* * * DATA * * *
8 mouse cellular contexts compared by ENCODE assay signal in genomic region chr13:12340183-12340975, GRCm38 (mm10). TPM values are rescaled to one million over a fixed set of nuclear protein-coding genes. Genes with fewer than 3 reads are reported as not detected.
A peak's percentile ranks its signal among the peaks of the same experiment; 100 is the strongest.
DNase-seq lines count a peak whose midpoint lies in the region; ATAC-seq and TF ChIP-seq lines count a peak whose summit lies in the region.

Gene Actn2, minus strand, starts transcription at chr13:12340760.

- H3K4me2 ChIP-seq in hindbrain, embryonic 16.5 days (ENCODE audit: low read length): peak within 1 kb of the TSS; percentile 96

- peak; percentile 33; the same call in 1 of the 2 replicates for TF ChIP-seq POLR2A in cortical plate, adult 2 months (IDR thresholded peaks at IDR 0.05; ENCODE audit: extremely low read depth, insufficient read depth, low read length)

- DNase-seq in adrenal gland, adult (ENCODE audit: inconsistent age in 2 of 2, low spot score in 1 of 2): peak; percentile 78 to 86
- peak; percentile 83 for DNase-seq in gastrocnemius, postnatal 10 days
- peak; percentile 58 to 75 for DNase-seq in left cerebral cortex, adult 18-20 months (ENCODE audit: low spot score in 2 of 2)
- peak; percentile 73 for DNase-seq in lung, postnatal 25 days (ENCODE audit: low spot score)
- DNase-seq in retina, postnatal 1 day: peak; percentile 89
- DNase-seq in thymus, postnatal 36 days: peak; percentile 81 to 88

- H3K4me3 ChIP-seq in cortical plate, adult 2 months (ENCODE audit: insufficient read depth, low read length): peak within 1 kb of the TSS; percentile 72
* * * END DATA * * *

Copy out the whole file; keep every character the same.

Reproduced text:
8 mouse cellular contexts compared by ENCODE assay signal in genomic region chr13:12340183-12340975, GRCm38 (mm10). TPM values are rescaled to one million over a fixed set of nuclear protein-coding genes. Genes with fewer than 3 reads are reported as not detected.
A peak's percentile ranks its signal among the peaks of the same experiment; 100 is the strongest.
DNase-seq lines count a peak whose midpoint lies in the region; ATAC-seq and TF ChIP-seq lines count a peak whose summit lies in the region.

Gene Actn2, minus strand, starts transcription at chr13:12340760.

- H3K4me2 ChIP-seq in hindbrain, embryonic 16.5 days (ENCODE audit: low read length): peak within 1 kb of the TSS; percentile 96

- peak; percentile 33; the same call in 1 of the 2 replicates for TF ChIP-seq POLR2A in cortical plate, adult 2 months (IDR thresholded peaks at IDR 0.05; ENCODE audit: extremely low read depth, insufficient read depth, low read length)

- DNase-seq in adrenal gland, adult (ENCODE audit: inconsistent age in 2 of 2, low spot score in 1 of 2): peak; percentile 78 to 86
- peak; percentile 83 for DNase-seq in gastrocnemius, postnatal 10 days
- peak; percentile 58 to 75 for DNase-seq in left cerebral cortex, adult 18-20 months (ENCODE audit: low spot score in 2 of 2)
- peak; percentile 73 for DNase-seq in lung, postnatal 25 days (ENCODE audit: low spot score)
- DNase-seq in retina, postnatal 1 day: peak; percentile 89
- DNase-seq in thymus, postnatal 36 days: peak; percentile 81 to 88

- H3K4me3 ChIP-seq in cortical plate, adult 2 months (ENCODE audit: insufficient read depth, low read length): peak within 1 kb of the TSS; percentile 72